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How the economy compares to when other fiscal bills were passed

A major Republican motive for passing their tax bill is to create economic growth. But the economy is doing relatively well right now compared to when other major fiscal legislation was passed over the past two decades, according to an analysis done by the Committee for a Responsible Federal Budget for Axios.

Data: Committee for a Responsible Federal Budget analysis of BEA and BLS data via Federal Reserve Bank of St. Louis; Chart: Andrew Witherspoon / Axios

Why this matters: Since the economy is already in good shape, the cuts could super-charge it, or have relatively little effect while adding hundreds of billions of dollars to the federal deficit.

Sound smart: These economic trends reflect an awkward political tension that's been playing out for months: President Trump has (correctly) been tweeting about good economic growth during his first year in office, while congressional Republicans have been insisting the economy needs tax reform.

Haley Britzky 1 hour ago
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Women and jihad: from bride to the front line

Suspected Al Qaeda-aligned Shabaab militants, a woman and her three children, sit next to weapons after their arrest on May 5, 2016 in Mogadishu
Suspected Al Qaeda-aligned Shabaab militants, a woman and her three children, sit next to weapons after their arrest on May 5, 2016 in Mogadishu. Photo: Mohamed Abdiwahab / AFP / Getty Images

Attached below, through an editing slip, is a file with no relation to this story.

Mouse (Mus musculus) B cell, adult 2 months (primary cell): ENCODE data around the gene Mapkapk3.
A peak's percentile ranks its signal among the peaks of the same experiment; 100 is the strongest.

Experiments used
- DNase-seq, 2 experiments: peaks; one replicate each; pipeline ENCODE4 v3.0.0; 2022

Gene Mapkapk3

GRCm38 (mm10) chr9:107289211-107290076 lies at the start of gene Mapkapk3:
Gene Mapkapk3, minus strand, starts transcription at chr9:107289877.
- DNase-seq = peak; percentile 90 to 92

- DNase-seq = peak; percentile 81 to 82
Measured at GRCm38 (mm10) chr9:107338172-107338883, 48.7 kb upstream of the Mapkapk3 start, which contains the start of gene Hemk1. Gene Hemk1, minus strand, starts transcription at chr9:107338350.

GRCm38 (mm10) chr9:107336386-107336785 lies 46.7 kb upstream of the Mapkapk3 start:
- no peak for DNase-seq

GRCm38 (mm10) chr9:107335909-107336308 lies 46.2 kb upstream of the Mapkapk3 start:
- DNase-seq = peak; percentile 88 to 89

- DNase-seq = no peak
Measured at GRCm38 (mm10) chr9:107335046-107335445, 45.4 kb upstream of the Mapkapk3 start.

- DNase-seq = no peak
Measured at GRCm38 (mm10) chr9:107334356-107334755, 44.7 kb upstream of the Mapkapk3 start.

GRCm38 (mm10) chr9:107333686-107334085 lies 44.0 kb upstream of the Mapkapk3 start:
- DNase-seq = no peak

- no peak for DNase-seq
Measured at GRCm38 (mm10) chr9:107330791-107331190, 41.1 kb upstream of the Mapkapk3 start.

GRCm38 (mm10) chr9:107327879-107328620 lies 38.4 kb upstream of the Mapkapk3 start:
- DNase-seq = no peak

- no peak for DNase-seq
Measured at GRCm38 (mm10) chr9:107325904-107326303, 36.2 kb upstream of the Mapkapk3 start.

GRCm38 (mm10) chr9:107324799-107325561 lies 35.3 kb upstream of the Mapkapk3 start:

A women's magazine, unveiled in December, gives tips on how to be a "good bride" and make life easier for the man in your life. The twist: the magazine, "Beituki," is published by al-Qaeda as part of a propaganda campaign which "appears, in part, to be a reaction to Islamic State (IS), which has called women to the front lines," per the Economist.

The big picture: Extremist organizations are struggling to define what women's roles in their groups should be. While some force women to "remain indoors," as Beituki suggests, others have placed women on the front lines, or utilized them as recruiters.

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Cambridge Analytica data scandal highlights chaos at Facebook

Photo illustration: Jaap Arriens/NurPhoto via Getty Images

Facebook was caught flat-footed again Saturday as it scrambled to deal with stories in New York Times and Guardian-owned Observer about user data illicitly obtained by a Trump-linked data analytics firm, including accusations from the British paper that Facebook had threatened it with litigation.

Why it matters: The scandal is another example of Facebook blaming outdated policies and ignorance for its platform being abused by bad actors — while struggling to contain the public relations fallout. The company is also tangling with the media outlets reporting on it.